Everywhere there are bleached, twisted wrecks of trees, another reminder of the dangers of lightning. With afternoon storms forecast, I didn’t aim to go far. The day had started misty and still, but seemingly from nowhere, waves of wind began searing through the crags. Suddenly the sky was an electric blue, and my hands were frozen. Clouds were surging past, and over the shoulders of Els Encantats a cumulo-nimbus was rising. Enhancing the vividness of the moment, a stunning tangerine-coloured butterfly was browsing at the shore of the Sant Maurici lake: a Scarce copper (Lycaena virgaureae).

I climbed up to a spot protected from the wind, with the whole majestic block of Els Encantats in view – from the peaks, with the doomed hunters inbetween, to the creamy-white glaciar in its belly button – a vestige of the 400m-deep glacier that once filled the Escrita valley.

I could see silver glitter racing across the Estany de Sant Maurici in the valley bottom, the water a deep turquoise compared to the dark blue of higher lakes, which lack sediments, minerals and algae. I was watching a flock of crossbills prise open pine cones but the sky beyond the great mountain was now the darkest blue – time to go.

Pyrenees (iii): Two-legged and hoofless

Written by Lucy Brzoska

On my second attempt to walk to the Port de Ratera, I took the GR 11, which goes directly there and beyond. It takes you round the Estany (lake) de Ratera, with its marshy grass and hairy Bog cotton (eriophorum angustifolium).

Further up, the path narrows, and you reach the Estany de les Obagues de Ratera (the Lake on the dark side of the Ratera). Red and white poles stop you getting lost, so the map could’ve stayed folded, but once open, a tempting alternative materialised, leading away from the GR 11 up to some tiny lakes. The contrast with the previous day was brutal. The way was marked by cairns, to guide you over an avalanche of rocks. Going became a little easier as the path crept along a narrow strip of grass skirting a vertical wall. There were traces of chamois everywhere. What took me half an hour of awkward balancing they could skip across in 3 minutes. There was no sign of any lakes.

I reached an outcrop of Mountain pines (Pinus uncinata) and sat in their shade, as if for protection. Unsoftened by vegetation or water, this was the harsh side of the mountains. The dead silence was broken by the cawing of a raven. Back at the Estany de Obagues de Ratera, I noticed a round white spot in a crevice: a dipper (Cinclus cinclus). Scouting around the streams I found some late pink and white orchids (see discussion on forum). There were also Field gentians (Gentianella campestris), discrete but welcome flowers at the end of summer. Small details, but very reassuring after the stark wilderness higher up.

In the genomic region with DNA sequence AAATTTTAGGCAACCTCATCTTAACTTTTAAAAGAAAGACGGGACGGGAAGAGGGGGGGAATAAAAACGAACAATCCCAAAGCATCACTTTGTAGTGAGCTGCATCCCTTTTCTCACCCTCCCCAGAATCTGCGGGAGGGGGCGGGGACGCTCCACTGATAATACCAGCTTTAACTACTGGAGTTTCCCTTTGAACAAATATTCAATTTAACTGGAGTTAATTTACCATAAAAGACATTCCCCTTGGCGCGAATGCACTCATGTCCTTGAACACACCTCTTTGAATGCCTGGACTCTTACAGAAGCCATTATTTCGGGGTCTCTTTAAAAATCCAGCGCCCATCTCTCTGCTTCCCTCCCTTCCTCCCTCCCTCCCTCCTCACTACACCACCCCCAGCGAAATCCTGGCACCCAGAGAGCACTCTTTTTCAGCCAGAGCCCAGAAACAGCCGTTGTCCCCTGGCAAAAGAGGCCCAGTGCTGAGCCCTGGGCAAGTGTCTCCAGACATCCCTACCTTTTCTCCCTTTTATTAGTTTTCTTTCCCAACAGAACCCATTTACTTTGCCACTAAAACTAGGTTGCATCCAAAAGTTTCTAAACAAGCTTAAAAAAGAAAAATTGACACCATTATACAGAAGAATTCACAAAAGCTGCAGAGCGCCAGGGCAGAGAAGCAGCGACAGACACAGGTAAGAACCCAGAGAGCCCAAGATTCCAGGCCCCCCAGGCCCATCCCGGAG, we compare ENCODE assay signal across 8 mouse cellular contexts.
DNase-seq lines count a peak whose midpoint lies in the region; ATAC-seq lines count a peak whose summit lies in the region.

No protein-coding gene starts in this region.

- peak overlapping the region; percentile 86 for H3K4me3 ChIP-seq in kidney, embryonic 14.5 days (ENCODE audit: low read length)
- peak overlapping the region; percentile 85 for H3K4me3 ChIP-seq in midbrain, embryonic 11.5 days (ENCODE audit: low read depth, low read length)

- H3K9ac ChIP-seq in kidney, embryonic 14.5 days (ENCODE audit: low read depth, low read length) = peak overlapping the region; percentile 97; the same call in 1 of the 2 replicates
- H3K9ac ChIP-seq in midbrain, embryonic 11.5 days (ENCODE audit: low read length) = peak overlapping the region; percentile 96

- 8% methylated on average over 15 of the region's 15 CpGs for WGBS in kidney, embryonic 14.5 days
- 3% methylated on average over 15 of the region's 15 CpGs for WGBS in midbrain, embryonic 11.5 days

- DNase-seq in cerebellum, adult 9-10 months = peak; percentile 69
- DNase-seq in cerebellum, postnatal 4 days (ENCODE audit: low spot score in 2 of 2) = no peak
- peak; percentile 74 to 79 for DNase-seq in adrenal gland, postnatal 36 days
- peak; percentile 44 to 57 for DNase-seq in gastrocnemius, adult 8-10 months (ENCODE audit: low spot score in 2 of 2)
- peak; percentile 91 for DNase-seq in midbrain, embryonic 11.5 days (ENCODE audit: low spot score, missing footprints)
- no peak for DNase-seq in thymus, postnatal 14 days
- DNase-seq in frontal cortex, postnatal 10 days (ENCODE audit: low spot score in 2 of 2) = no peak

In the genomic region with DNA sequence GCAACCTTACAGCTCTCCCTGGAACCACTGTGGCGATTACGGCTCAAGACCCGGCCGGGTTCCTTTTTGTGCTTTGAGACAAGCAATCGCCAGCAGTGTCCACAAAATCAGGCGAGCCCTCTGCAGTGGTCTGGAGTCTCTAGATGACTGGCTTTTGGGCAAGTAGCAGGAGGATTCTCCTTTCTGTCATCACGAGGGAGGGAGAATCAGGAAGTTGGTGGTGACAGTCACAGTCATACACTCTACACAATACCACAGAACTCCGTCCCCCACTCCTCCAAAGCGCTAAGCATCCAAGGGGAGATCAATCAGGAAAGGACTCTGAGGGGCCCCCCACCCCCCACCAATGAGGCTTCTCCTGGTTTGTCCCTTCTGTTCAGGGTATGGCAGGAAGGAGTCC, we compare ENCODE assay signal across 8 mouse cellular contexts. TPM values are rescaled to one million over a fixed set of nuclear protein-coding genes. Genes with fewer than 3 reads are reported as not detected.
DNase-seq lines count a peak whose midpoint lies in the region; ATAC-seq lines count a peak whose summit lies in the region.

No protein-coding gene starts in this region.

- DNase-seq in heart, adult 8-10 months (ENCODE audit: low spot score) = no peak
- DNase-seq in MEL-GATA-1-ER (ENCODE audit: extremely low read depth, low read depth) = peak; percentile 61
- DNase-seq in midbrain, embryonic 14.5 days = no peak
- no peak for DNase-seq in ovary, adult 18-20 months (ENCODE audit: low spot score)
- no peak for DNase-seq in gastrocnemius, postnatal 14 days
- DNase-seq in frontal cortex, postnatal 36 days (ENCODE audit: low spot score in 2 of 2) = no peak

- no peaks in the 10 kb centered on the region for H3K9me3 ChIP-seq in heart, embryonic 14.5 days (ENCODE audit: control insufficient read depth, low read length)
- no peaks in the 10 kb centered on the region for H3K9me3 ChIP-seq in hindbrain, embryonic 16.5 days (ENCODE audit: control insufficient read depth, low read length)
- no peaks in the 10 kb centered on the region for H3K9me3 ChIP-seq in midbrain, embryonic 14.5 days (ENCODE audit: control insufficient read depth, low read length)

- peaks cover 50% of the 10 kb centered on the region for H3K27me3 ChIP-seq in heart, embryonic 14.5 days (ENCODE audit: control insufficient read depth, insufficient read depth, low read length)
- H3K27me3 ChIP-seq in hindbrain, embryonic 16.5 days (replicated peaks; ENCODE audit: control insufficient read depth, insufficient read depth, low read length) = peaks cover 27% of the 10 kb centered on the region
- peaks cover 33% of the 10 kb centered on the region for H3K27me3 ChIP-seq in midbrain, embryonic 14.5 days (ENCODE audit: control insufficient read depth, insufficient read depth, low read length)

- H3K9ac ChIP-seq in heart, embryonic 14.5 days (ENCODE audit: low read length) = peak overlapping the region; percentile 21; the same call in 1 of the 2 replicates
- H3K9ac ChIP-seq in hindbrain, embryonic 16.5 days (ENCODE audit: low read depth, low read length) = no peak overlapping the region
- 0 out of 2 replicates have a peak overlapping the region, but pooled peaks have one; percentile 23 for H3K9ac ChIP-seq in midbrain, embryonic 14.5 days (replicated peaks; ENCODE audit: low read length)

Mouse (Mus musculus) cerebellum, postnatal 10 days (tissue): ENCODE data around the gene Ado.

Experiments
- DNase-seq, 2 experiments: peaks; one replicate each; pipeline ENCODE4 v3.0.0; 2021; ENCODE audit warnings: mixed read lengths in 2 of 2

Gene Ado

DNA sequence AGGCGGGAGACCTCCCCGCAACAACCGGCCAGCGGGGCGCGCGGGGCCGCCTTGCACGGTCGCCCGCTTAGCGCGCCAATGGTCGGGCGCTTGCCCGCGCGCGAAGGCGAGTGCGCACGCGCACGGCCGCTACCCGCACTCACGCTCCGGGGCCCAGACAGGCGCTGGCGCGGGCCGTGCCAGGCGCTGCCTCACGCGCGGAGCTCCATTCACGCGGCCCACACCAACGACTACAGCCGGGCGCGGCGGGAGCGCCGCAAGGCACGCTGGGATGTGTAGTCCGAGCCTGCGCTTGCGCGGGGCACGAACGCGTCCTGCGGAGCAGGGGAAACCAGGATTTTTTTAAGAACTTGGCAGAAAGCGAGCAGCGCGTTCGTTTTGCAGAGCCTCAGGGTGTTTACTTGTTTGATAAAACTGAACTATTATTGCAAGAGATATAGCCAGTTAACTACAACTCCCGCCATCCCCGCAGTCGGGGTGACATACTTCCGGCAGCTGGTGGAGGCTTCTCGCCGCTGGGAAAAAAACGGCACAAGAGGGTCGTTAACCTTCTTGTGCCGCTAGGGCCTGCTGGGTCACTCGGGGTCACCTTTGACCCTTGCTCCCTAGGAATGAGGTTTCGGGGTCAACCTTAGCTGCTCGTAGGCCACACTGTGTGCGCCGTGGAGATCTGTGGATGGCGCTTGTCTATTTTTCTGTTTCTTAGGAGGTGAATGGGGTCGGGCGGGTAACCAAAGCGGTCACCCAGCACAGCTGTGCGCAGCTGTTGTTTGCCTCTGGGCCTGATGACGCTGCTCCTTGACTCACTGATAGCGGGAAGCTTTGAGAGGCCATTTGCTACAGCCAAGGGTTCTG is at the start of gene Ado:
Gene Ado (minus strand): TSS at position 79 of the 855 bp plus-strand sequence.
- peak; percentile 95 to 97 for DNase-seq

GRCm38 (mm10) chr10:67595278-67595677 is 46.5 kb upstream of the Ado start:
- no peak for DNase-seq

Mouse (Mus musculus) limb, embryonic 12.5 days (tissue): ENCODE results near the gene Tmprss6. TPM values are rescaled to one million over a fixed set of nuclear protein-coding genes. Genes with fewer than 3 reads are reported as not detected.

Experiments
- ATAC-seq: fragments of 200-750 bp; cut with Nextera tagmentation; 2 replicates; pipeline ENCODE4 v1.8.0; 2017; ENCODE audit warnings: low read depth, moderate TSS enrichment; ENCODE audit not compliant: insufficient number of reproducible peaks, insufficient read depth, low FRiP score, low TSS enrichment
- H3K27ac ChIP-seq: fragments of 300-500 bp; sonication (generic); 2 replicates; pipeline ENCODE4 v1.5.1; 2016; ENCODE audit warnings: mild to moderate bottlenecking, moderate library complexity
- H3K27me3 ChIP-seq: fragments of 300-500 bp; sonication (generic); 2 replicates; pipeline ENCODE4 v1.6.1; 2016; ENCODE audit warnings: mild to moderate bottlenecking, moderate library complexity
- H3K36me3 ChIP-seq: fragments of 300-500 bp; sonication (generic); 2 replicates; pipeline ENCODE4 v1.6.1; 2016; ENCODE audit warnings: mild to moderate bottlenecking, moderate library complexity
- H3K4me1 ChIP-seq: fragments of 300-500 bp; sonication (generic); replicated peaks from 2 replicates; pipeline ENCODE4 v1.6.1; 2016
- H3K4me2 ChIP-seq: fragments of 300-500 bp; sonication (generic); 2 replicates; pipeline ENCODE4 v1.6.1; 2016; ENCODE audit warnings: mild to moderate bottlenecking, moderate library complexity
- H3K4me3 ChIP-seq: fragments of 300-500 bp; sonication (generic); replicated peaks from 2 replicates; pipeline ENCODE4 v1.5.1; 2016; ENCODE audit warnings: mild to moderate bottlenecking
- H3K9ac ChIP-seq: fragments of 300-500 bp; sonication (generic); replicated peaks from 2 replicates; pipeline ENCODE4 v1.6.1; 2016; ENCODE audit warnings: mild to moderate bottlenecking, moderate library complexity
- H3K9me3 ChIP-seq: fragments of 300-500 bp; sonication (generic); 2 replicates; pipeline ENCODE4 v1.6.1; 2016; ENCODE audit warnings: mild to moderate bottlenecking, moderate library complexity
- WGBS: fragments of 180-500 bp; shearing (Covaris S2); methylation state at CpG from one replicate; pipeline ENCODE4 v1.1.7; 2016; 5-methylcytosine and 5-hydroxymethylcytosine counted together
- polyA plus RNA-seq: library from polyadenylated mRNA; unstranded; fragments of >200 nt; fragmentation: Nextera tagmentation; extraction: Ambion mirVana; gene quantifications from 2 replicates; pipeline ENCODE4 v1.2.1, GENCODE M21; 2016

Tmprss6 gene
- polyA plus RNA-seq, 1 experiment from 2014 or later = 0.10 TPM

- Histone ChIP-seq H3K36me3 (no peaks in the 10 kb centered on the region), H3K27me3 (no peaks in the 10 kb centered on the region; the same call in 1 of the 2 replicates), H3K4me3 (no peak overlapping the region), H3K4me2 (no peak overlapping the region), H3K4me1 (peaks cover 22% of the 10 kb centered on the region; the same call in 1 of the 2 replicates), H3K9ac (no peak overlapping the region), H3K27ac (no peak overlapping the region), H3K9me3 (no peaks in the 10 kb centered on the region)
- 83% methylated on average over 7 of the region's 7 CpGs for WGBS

This time I kept to the GR 11, but in the other direction. Instead of taking one of the jeep taxis that wait on the hour at the Sant Maurici lake, I walked back to Espot. The path follows the sunny side of the Escrita river, through meadows and tunnels of hazlenut trees. The dark side is covered by a thick mass of uniform fir forest haunted by capercaillies. The setting sun escaped from the clouds, lighting up the valley and the leaf flurries shed by silver birches. Long shadows were cast eastwards towards the mountains of Andorra.

Pyrenees (ii) Hanging Valley

Written by Lucy Brzoska

A mountain pass is a chance to look into another world, or at least into the next valley, so with a great choice of trails heading out from the Sant Maurici lake, I decided to walk to the Port de Ratera via the Refugio d’Amitges. The map showed an interesting looking path, an alternative to the more direct jeep track.

The way was unsignposted but quite well marked by cairns, and I only strayed twice, where the path branched. After a summer in sandals, I felt clumsy in heavy boots, stumbling over the rocks and gasping from the sheer steepness.

The path wound through a knot of Mountain pines and dense alpenrose, emerging onto a small plateau. It was a resting place for a narrow river that had just finished cascading down a cliff. It now paused to meander peacefully among grass and flowers, before resuming its turbulent course, crashing down into the Ratera lake, as the Cascada de la Ratera.

It was an arcadian scene at an altitude of 2,200 m. The water was crystal clear. Orange fritillaries floated among heather and harebells still glistening with rain drops after last night’s storm. The distant roar from the waterfall faded in and out with the gusts of wind. A one-horned chamois (Rupicapra pyrenaica) foraged among the boulders on the other side, unperturbed as long as I kept my distance. Perhaps it had found a patch of alpine clover, with its delicious liquorice-flavoured roots.

After some false starts, I located the path on the other side of the stream, and more steep climbing took me to a cluster of small lakes. Tiny frogs clung to stalks of grass, among white starry flowers. Unexpected murmurs came from the rocks, where water trickled unseen.